Stop Visualizing Success

“I’ve always wanted to travel,” people say. “I’ve always wanted to write a book,” say others. “I really should sit down and think through that idea I had.” “I’m finally putting my thoughts in order and am almost ready to begin earnest work.” “Next year is my year.” “I don’t have time like other people have.” “When all of this settles down, I’ll get going on that project.”

I’m working hard to ignore other people who say that they’re writing, despite my strong urges to the contrary. I’m working hard to ignore writing groups. I’m working hard at not thinking about succeeding in anything that I’m trying to do (which is tough to do, because I like thinking about the things I want to happen actually happening).

I wrote my draft. I edited my draft. I did hours of research about agents, query letters, manuscript formatting, and publishing houses. I have ten queries out to agents, and I have an excel tracking sheet to follow my rejections. I am working through two outlines of new stories so that I’m on my way to completing the next book. I have a schedule (which I made rather quickly) and I’m making sure that I’m constantly taking the steps I laid out for myself.

But I’m not thinking about doing anything. I’m working hard at just doing. Look, I’m not perfect at it (hence this post, right? I’m aware of the irony).

We humans love to talk about what we’re doing. We love picturing ourselves winning the race, finishing the project, and generally being a busy worker bee, typing away (or doing whatever it is we need to do to accomplish our own particular mission).

When I succumb to the instinct I have toward these behaviors, I feel least at ease and most anxious. I know that visualizing success brings me exactly zero steps closer to success – and sometimes even provides a psychological (chemical?) satisfaction that inhibits my motivation to continue putting one foot in front of the other. I get the wrong sort of satisfaction out of thinking about publication and the right sort by writing another page of text. I get the right kind of relief from writing for four hours straight or hitting a sixth consecutive day of completing something worthwhile despite having a 50 hour per week job and five days of climbing, ice hockey, and rowing.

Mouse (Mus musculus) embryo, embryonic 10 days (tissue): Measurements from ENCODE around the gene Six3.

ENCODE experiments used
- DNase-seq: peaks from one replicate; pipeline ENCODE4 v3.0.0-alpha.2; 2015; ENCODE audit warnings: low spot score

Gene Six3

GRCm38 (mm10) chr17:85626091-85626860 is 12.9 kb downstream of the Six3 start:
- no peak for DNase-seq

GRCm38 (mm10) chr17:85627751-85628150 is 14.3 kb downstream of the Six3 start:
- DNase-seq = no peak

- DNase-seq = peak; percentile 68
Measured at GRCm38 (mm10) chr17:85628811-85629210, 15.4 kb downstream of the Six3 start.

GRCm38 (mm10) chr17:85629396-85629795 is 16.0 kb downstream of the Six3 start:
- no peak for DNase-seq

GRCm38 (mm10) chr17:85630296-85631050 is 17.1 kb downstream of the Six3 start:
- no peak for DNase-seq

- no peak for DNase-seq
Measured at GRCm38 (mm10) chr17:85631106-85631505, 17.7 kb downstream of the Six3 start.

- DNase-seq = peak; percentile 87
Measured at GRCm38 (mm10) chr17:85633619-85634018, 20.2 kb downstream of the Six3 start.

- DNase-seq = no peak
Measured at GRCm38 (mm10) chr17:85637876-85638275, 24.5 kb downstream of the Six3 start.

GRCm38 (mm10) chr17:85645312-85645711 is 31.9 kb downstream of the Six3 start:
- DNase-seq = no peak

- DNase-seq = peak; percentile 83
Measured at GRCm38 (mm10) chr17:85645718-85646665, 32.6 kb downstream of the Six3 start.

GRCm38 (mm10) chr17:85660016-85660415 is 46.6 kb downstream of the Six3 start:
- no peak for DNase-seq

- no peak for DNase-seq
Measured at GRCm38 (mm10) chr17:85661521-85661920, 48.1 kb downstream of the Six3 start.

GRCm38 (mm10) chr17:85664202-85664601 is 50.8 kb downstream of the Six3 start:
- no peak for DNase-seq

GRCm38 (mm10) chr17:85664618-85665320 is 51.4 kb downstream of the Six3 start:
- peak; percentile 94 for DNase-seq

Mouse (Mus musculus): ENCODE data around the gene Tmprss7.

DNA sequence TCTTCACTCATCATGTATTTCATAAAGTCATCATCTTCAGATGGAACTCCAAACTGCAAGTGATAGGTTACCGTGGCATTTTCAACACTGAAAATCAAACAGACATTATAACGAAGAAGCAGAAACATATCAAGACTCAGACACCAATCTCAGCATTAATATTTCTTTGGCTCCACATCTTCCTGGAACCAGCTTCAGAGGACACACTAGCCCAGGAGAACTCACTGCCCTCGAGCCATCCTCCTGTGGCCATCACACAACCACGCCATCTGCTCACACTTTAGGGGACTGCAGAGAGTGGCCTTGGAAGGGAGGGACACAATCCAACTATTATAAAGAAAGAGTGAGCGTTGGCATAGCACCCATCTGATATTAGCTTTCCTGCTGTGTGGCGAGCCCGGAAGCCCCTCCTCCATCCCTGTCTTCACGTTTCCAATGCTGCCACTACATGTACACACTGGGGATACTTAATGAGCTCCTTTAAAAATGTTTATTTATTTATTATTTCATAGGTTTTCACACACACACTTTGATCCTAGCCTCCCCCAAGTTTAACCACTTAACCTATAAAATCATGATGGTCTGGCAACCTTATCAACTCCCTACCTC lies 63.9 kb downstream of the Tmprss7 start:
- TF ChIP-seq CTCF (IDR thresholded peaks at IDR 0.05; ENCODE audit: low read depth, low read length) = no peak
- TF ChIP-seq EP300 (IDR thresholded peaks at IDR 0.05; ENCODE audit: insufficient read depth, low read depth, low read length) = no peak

I’m really trying to ignore the world of people who meet to discuss writing. I’m attempting instead always to be writing. I apply this elsewhere: I want to be traveling, skiing, sleeping, and doing whatever it is I think I want to do. It’s in the doing and not the imagining that anything ever gets done, after all.

There’s an exception to this rule: if I come across other people who are actually doing the thing – writing the book, in this case – then I want to be inspired by those people. I want to sit down with you and write – to keep me accountable. But only if we’re really going to write – not just think about how much writing we’re going to do eventually.

I was reminded of this 2011 Forbes magazine article when I got to thinking about this topic earlier this evening.

About Steve Capone

Writer hailing from Salt Lake City, Utah. Interdisciplinary teacher (read: generalist guiding inquiry) at an independent school. Adjunct instructor at a medium sized state school. Lover of learning. Favorite destination: Prenzlauer Berg, Berlin, Germany. @CaponeTeaches on Twitter M.S. Philosophy (Univ. of Utah 2013) M.A. Humanities (Univ. of Chicago 2007) B.A. Philosophy & English (Washington & Jefferson College 2006
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